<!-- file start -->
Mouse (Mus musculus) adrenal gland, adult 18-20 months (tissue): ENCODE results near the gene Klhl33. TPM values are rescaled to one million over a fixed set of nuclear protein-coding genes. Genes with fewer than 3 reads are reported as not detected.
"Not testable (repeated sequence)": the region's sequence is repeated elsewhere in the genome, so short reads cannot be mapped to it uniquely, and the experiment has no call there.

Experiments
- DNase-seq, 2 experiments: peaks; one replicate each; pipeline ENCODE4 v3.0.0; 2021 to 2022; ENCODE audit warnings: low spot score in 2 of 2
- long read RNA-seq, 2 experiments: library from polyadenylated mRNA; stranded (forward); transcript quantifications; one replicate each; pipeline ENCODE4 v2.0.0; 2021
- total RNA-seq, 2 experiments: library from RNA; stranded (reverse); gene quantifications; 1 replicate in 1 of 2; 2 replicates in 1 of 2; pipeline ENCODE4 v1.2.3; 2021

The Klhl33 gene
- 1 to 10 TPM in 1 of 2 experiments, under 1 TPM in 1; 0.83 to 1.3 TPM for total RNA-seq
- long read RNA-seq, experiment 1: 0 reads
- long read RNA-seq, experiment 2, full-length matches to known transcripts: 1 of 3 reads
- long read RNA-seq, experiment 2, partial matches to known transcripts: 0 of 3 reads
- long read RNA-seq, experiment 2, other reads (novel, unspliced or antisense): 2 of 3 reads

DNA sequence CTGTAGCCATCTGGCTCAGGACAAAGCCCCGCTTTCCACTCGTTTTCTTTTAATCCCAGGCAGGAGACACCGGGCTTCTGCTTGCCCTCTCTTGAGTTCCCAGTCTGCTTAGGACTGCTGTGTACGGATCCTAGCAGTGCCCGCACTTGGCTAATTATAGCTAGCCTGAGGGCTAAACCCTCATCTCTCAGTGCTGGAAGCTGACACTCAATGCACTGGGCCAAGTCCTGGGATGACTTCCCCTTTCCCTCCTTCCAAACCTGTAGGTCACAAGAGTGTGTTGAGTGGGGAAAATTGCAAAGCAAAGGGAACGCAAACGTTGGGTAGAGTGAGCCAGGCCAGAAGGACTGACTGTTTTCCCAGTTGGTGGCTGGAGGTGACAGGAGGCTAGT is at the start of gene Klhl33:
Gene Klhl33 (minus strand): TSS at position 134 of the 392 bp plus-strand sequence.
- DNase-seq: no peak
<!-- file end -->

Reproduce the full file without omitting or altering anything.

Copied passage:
Mouse (Mus musculus) adrenal gland, adult 18-20 months (tissue): ENCODE results near the gene Klhl33. TPM values are rescaled to one million over a fixed set of nuclear protein-coding genes. Genes with fewer than 3 reads are reported as not detected.
"Not testable (repeated sequence)": the region's sequence is repeated elsewhere in the genome, so short reads cannot be mapped to it uniquely, and the experiment has no call there.

Experiments
- DNase-seq, 2 experiments: peaks; one replicate each; pipeline ENCODE4 v3.0.0; 2021 to 2022; ENCODE audit warnings: low spot score in 2 of 2
- long read RNA-seq, 2 experiments: library from polyadenylated mRNA; stranded (forward); transcript quantifications; one replicate each; pipeline ENCODE4 v2.0.0; 2021
- total RNA-seq, 2 experiments: library from RNA; stranded (reverse); gene quantifications; 1 replicate in 1 of 2; 2 replicates in 1 of 2; pipeline ENCODE4 v1.2.3; 2021

The Klhl33 gene
- 1 to 10 TPM in 1 of 2 experiments, under 1 TPM in 1; 0.83 to 1.3 TPM for total RNA-seq
- long read RNA-seq, experiment 1: 0 reads
- long read RNA-seq, experiment 2, full-length matches to known transcripts: 1 of 3 reads
- long read RNA-seq, experiment 2, partial matches to known transcripts: 0 of 3 reads
- long read RNA-seq, experiment 2, other reads (novel, unspliced or antisense): 2 of 3 reads

DNA sequence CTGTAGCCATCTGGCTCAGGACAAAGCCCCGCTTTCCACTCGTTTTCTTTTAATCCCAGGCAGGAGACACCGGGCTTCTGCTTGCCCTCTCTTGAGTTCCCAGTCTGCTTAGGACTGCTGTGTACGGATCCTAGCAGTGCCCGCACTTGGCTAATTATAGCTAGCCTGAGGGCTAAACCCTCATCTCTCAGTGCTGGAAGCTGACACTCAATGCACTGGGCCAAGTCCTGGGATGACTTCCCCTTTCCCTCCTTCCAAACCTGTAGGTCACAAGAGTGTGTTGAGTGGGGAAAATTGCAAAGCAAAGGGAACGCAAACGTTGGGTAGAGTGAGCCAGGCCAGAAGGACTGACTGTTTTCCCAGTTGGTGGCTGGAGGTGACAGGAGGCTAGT is at the start of gene Klhl33:
Gene Klhl33 (minus strand): TSS at position 134 of the 392 bp plus-strand sequence.
- DNase-seq: no peak